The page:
Tuesday, February 18, 2014

Dream #9 and Other Thoughts About David Mitchell

I like David Mitchell. Of modern writers, I think, hands down, he is one of the best.  Black Swan Green and The Thousand Autumns of Jacob de Zoet are two of my favorite novels of recent time.  Black Swan Green is a fantastic British coming of age novel set in the early-to-mid 80s and The Thousand Autumns, is a historical fiction of epic proportions that reads like a beautiful classic.

That said, I found Cloud Atlas quite frustrating. Cloud Atlas was composed of vaguely related stories that hopscotch across time and space.  Each story, in and of itself, was stellar.  However, the way the novel jumps from one story to the other, I found frustrating and unnecessarily difficult.  No sooner would you sink into a gripping story, then you would get whisked away from it for hundreds of pages. Eventually you would return to it, but the momentum was shot.  

As I get older, I’m not as interested in these challenging, post-modern styles of writing.  I want me some old-fashioned page turning.  Challenge me with ideas. Challenge me with stories and plot lines I’ve never before seen. Challenge me with daring thematic concerns.   But flashy, stylistic flights of fancy leave me cold and distanced from the story.
For me, Dream #9 falls into the Cloud Atlas camp of Mitchell’s work. There are flashes of brilliance, but ultimately it was a slog to get through.  The first 80 pages were particularly frustrating. I would have bailed if weren’t Mitchell.  The book opens with the main character, Eiji Miyake, camped out in a café at a Tokyo business complex.  He’s been estranged from his father and is now set to drop in on his father unannounced. He’s moved from rural Japan to Tokyo to bring this plan to fruition.  For 80 pages he fantasizes about how this meeting will unfold.  The fantasies are endless (80 pages worth). It’s a novel that refuses to get started.  Given the dream like nature of the opening, one doesn’t actually learn that much about the characters, their conflict, or their back story. I had to keep reading the dust jacket to assure myself I’d get out of this never ending scene. Ultimately the novel does move on.  There are some great scenes, but the book moves in fits and starts.  Similar to Cloud Atlas, I enjoyed it while reading it, but I never had much desire to pick it back up once I set it down.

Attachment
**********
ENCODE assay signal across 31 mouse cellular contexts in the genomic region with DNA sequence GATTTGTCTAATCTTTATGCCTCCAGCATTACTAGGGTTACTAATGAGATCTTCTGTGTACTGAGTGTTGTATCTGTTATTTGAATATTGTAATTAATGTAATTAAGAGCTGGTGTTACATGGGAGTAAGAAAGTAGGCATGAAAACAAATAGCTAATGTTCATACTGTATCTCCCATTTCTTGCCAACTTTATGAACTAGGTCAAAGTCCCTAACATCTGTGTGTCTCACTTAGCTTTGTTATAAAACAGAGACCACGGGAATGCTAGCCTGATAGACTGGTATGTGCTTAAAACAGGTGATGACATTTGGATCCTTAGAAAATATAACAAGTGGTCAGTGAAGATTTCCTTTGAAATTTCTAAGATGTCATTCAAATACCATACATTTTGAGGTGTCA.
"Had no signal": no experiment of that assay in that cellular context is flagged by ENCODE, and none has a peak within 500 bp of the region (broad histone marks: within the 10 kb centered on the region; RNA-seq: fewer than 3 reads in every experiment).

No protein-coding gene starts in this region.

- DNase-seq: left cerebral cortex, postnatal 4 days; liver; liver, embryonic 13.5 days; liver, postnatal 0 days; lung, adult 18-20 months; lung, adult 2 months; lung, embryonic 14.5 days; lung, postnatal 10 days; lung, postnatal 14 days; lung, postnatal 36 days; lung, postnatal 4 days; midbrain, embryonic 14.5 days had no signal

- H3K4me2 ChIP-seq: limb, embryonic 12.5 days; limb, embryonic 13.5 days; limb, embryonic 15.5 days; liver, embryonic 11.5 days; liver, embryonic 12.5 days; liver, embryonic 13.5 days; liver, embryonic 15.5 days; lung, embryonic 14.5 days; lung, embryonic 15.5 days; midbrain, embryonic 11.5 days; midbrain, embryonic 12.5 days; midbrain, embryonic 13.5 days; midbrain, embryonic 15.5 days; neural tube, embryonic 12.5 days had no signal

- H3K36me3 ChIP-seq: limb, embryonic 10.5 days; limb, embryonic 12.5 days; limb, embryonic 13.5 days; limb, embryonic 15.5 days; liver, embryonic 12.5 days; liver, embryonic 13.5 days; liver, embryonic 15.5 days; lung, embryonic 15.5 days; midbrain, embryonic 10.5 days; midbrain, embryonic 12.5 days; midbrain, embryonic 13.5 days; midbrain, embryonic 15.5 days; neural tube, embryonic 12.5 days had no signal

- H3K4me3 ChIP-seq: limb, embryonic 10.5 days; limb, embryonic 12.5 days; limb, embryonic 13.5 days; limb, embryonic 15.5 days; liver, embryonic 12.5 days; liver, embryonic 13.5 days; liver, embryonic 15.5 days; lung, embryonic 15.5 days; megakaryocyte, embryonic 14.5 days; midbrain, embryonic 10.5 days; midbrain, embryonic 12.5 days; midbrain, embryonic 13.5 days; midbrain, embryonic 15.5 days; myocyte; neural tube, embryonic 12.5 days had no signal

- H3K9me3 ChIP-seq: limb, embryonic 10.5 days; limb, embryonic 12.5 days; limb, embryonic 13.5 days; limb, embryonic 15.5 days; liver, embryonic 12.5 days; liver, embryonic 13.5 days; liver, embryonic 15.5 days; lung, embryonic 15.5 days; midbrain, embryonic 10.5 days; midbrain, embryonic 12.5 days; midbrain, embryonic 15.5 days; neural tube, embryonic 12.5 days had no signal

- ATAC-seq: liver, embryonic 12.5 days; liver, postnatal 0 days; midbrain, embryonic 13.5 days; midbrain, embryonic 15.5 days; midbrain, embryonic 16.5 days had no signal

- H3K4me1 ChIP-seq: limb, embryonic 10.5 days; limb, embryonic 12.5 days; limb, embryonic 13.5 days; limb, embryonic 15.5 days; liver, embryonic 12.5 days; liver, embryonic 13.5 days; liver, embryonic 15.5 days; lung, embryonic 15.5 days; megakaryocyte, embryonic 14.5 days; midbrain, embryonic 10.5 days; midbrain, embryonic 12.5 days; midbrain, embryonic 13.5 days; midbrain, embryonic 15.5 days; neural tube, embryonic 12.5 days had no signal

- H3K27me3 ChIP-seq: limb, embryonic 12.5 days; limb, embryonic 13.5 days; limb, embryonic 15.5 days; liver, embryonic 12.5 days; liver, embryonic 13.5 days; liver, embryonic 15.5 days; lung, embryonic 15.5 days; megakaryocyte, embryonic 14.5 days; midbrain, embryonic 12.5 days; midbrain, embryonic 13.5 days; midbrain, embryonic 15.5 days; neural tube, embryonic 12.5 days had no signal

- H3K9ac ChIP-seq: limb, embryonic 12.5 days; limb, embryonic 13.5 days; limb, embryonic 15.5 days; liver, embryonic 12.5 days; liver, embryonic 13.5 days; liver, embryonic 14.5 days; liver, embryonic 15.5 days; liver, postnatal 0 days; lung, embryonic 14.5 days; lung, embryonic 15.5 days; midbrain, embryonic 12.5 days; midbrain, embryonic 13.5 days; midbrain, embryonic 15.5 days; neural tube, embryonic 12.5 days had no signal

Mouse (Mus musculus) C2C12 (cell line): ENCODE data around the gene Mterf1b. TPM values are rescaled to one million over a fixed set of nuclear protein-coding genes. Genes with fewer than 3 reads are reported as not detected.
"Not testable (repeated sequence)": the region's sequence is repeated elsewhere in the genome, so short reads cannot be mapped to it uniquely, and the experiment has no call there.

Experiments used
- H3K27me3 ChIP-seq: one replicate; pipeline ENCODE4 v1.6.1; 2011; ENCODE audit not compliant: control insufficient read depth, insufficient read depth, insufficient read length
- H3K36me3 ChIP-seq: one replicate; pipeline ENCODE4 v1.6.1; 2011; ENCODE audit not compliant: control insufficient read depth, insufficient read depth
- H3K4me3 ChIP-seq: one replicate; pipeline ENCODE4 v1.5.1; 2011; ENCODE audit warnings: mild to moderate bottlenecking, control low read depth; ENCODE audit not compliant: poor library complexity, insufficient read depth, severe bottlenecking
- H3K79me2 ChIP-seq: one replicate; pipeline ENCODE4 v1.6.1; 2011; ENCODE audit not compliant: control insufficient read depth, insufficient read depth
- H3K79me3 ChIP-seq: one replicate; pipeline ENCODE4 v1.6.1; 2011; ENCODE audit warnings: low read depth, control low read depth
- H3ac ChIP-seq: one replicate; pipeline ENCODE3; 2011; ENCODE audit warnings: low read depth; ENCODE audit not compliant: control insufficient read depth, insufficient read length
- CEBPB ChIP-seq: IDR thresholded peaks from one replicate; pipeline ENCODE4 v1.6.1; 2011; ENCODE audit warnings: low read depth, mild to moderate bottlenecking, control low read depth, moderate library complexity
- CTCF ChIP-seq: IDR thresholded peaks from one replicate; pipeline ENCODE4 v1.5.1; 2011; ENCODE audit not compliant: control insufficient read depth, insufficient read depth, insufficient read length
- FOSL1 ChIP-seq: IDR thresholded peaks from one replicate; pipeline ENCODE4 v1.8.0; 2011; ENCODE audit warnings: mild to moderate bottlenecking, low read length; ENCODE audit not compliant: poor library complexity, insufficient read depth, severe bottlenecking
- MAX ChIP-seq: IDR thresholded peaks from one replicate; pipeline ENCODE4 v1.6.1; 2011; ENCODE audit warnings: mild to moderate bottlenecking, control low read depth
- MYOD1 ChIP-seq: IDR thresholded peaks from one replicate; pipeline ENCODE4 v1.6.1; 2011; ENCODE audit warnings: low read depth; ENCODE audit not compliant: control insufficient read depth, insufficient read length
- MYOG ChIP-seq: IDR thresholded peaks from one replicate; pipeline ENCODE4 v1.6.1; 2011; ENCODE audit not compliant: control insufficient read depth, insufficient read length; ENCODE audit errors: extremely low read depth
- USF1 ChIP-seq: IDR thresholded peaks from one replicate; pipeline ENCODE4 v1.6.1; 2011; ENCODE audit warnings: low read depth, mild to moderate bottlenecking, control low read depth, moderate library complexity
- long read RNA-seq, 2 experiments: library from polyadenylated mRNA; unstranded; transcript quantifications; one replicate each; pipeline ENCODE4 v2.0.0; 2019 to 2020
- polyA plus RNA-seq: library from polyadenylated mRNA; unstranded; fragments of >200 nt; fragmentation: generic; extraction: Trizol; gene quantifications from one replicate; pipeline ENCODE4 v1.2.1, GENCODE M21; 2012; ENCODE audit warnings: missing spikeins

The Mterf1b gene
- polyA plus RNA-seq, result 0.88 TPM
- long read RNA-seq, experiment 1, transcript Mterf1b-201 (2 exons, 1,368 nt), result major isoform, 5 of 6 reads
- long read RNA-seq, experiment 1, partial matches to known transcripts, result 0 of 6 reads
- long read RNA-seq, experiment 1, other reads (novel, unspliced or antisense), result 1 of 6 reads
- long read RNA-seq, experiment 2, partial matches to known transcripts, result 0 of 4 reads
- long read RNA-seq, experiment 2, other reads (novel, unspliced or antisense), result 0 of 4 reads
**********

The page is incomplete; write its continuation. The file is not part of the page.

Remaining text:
I still think Mitchell is an excellent writer and look forward to the next novel, but as far as Dream #9 goes…I read it, so you don’t have to.

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